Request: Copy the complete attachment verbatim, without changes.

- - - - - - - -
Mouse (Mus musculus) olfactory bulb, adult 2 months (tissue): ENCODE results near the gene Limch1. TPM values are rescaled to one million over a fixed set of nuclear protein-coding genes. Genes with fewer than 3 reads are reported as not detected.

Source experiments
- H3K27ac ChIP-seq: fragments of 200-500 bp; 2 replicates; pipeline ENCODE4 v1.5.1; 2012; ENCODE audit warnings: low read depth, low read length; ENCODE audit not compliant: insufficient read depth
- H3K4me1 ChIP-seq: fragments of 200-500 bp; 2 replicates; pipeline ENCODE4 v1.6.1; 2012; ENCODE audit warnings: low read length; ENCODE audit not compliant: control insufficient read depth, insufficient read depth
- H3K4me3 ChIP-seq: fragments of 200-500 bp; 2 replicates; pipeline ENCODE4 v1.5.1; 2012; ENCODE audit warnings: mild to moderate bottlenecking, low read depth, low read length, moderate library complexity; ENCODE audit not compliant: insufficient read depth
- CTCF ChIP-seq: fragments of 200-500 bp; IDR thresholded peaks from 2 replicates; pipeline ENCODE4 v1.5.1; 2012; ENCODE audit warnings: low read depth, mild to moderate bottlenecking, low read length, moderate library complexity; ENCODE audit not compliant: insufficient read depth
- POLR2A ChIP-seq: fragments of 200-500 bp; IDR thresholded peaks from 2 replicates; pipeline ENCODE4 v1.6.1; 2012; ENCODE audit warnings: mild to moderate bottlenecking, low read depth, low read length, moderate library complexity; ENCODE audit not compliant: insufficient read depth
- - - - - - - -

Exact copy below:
Mouse (Mus musculus) olfactory bulb, adult 2 months (tissue): ENCODE results near the gene Limch1. TPM values are rescaled to one million over a fixed set of nuclear protein-coding genes. Genes with fewer than 3 reads are reported as not detected.

Source experiments
- H3K27ac ChIP-seq: fragments of 200-500 bp; 2 replicates; pipeline ENCODE4 v1.5.1; 2012; ENCODE audit warnings: low read depth, low read length; ENCODE audit not compliant: insufficient read depth
- H3K4me1 ChIP-seq: fragments of 200-500 bp; 2 replicates; pipeline ENCODE4 v1.6.1; 2012; ENCODE audit warnings: low read length; ENCODE audit not compliant: control insufficient read depth, insufficient read depth
- H3K4me3 ChIP-seq: fragments of 200-500 bp; 2 replicates; pipeline ENCODE4 v1.5.1; 2012; ENCODE audit warnings: mild to moderate bottlenecking, low read depth, low read length, moderate library complexity; ENCODE audit not compliant: insufficient read depth
- CTCF ChIP-seq: fragments of 200-500 bp; IDR thresholded peaks from 2 replicates; pipeline ENCODE4 v1.5.1; 2012; ENCODE audit warnings: low read depth, mild to moderate bottlenecking, low read length, moderate library complexity; ENCODE audit not compliant: insufficient read depth
- POLR2A ChIP-seq: fragments of 200-500 bp; IDR thresholded peaks from 2 replicates; pipeline ENCODE4 v1.6.1; 2012; ENCODE audit warnings: mild to moderate bottlenecking, low read depth, low read length, moderate library complexity; ENCODE audit not compliant: insufficient read depth